However, I would say, it is easy, yes it is easy to connect this vandalism to the right wing fundamentalism in our country. But think again. If we see the whole thing as somebody’s conspiracy to gain local fame and political mileage, then we understand that it is a one off incident, not a norm. Yes, it had happened last year too. But that does not mean that there is a pattern always. If we think calmly, we can see that the miscreants could strike only at a weaker target. If the same lady had gone to the Jaipur Literature Festival after carefully reading one of the latest releases and created a ruckus there for the obscenity/a scene involving nudity in that particular piece of literature, she would have been immediately thrown into jail because an attack on a world famous program which has already become the prestige of the state would have been scarred the reputation of the state in turn reflecting upon the inability of the authorities to curb such stray incidents. Compared to this we all know the Jaipur Art Summit is a weaker target. But attacking even a weak target like this, they know would create ripples in the country. They were looking for a cheap mileage. The miscreants would not have touched the same painting had it been in the India Art Fair in Delhi, for it also is a cash rich and powerful platform patronized by the rich and affluent of the country.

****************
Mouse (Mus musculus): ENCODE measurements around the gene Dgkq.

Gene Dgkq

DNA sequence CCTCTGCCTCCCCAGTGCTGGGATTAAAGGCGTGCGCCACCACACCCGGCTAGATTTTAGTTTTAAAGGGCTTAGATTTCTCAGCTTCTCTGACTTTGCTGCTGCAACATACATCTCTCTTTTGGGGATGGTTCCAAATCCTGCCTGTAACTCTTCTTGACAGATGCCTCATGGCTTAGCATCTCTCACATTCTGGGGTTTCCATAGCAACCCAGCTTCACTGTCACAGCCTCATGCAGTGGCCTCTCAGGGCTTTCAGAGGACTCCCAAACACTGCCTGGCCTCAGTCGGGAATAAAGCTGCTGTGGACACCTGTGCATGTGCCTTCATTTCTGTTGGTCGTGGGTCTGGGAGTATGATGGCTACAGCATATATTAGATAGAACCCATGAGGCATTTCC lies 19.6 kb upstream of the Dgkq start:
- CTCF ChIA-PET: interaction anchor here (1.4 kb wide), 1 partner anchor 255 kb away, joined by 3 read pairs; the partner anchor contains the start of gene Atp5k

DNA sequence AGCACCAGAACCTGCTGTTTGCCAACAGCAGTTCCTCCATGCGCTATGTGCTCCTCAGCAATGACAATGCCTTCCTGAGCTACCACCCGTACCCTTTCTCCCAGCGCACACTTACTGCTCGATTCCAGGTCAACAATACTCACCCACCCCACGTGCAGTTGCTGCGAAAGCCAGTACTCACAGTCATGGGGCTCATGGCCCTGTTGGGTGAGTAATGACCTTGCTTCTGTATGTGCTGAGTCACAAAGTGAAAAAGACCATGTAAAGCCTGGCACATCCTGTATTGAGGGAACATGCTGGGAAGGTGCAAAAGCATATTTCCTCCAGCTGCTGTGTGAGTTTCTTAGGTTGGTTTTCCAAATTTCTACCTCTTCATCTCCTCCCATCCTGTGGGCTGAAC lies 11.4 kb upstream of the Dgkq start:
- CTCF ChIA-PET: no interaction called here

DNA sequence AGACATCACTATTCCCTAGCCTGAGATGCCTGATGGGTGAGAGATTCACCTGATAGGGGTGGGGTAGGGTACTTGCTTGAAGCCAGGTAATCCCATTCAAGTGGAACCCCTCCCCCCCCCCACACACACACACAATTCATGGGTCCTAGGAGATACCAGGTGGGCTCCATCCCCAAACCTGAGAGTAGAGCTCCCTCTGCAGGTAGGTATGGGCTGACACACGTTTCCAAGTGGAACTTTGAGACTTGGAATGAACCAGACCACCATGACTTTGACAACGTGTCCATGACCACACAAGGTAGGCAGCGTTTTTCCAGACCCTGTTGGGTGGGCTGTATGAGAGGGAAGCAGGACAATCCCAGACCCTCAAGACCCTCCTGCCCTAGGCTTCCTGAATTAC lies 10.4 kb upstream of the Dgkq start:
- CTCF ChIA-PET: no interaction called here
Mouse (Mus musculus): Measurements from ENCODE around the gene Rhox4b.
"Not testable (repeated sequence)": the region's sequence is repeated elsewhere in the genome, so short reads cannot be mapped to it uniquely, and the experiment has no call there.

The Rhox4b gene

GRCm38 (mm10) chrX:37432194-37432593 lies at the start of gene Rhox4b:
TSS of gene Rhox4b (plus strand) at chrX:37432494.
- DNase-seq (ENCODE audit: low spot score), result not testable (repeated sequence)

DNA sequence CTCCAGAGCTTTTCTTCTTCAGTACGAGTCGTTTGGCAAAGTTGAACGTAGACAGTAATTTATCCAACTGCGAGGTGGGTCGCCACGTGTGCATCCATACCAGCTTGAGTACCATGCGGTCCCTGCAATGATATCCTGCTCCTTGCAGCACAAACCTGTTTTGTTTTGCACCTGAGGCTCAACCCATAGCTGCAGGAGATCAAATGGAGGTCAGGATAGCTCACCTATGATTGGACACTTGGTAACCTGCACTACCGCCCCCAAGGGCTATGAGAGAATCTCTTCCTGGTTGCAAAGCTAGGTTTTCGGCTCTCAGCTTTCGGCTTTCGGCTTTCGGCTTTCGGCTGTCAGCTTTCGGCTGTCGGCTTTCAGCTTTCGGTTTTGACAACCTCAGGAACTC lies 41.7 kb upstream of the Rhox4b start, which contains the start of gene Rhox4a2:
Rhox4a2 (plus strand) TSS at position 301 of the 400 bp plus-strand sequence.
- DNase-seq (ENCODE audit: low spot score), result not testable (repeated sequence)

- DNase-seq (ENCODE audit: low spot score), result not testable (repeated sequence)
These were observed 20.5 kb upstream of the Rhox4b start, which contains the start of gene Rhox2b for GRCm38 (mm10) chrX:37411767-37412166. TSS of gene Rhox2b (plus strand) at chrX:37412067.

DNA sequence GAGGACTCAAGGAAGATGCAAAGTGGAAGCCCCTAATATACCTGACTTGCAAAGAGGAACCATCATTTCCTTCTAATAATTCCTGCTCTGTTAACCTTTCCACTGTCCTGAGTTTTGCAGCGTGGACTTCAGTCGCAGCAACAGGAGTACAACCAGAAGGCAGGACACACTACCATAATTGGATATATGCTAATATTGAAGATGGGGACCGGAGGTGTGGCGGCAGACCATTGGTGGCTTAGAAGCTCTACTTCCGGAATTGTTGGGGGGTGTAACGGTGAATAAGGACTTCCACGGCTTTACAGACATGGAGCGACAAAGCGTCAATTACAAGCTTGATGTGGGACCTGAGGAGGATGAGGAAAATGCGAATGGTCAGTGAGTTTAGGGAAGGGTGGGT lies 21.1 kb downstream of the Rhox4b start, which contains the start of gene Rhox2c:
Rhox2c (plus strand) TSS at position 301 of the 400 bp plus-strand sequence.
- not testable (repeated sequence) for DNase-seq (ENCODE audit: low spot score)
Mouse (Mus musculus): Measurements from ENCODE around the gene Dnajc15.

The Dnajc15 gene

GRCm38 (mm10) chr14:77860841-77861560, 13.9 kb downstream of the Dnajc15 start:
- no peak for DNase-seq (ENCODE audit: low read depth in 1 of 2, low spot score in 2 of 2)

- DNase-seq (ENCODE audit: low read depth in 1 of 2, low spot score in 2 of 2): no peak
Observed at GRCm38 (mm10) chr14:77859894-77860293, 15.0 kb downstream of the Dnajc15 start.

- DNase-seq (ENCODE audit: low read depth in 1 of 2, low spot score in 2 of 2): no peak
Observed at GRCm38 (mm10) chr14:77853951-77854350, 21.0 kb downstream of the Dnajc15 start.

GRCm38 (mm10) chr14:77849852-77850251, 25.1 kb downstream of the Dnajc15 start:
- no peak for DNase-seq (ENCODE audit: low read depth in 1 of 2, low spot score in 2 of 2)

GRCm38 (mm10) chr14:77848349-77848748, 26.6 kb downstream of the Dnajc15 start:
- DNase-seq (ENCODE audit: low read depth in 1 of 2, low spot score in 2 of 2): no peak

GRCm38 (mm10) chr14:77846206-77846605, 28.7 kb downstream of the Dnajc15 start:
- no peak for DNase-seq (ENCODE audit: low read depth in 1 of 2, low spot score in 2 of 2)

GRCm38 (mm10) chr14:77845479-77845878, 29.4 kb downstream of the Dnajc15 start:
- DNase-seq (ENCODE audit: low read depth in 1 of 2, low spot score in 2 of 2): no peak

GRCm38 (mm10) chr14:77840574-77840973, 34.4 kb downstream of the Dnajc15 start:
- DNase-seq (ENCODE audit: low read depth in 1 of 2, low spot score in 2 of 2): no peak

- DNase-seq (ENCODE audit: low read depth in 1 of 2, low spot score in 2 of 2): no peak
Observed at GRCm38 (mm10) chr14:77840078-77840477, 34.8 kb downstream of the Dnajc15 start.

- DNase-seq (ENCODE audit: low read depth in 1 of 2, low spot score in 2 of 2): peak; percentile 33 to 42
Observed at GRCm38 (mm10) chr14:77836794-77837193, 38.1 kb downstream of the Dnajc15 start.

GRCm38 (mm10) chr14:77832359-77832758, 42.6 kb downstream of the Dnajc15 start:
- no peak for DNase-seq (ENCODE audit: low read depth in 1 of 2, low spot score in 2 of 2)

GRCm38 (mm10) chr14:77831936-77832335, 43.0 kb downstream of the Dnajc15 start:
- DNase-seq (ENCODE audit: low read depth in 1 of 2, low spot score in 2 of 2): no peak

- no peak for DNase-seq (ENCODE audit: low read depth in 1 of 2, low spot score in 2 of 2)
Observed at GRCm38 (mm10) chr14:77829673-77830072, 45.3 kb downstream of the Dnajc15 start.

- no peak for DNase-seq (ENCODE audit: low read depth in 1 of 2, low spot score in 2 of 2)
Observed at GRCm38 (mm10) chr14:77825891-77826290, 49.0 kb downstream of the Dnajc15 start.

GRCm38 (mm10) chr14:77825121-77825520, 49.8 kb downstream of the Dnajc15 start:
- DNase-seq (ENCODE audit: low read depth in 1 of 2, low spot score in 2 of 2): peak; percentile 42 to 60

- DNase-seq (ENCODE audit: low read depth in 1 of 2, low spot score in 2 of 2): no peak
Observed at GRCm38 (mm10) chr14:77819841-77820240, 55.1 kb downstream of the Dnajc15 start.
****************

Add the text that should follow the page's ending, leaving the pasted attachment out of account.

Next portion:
I have to say that in the city of Jaipur, people who are involved in the art scene are aware of the lurking danger. In the beginning of this year, when I was curating the Cartist project in the city, the organizer insisted that a Hanuman carrying a the hill image painted by (with no nudity, no bad implication, nothing, a popular image of Hanuman) the Mumbai based Raj More should be removed because he thought the miscreants would attack the project as a whole. Though the artistic stubbornness won in the battle of nerves with the organizer, there was a palpable tension when the car on which the image was painted, was displayed in the city. I also faced the ire of the fundamentalist of the local kind in Pune in 2015, where the head of the Pune Biennale and myself as the project director of it were heckled and the painting done by Manil-Rohit of Delhi was taken to the Sivaji Nagar Police station. Unlike in Jaipur, we became the butt of ridicule not only by the miscreants but also by the Police force. Unfortunately, the Pune Biennale organizers did not display courage to go public about it and draw people’s attention. I consoled myself and the artists by saying that the organizers had to survive in their city to which I was an outsider.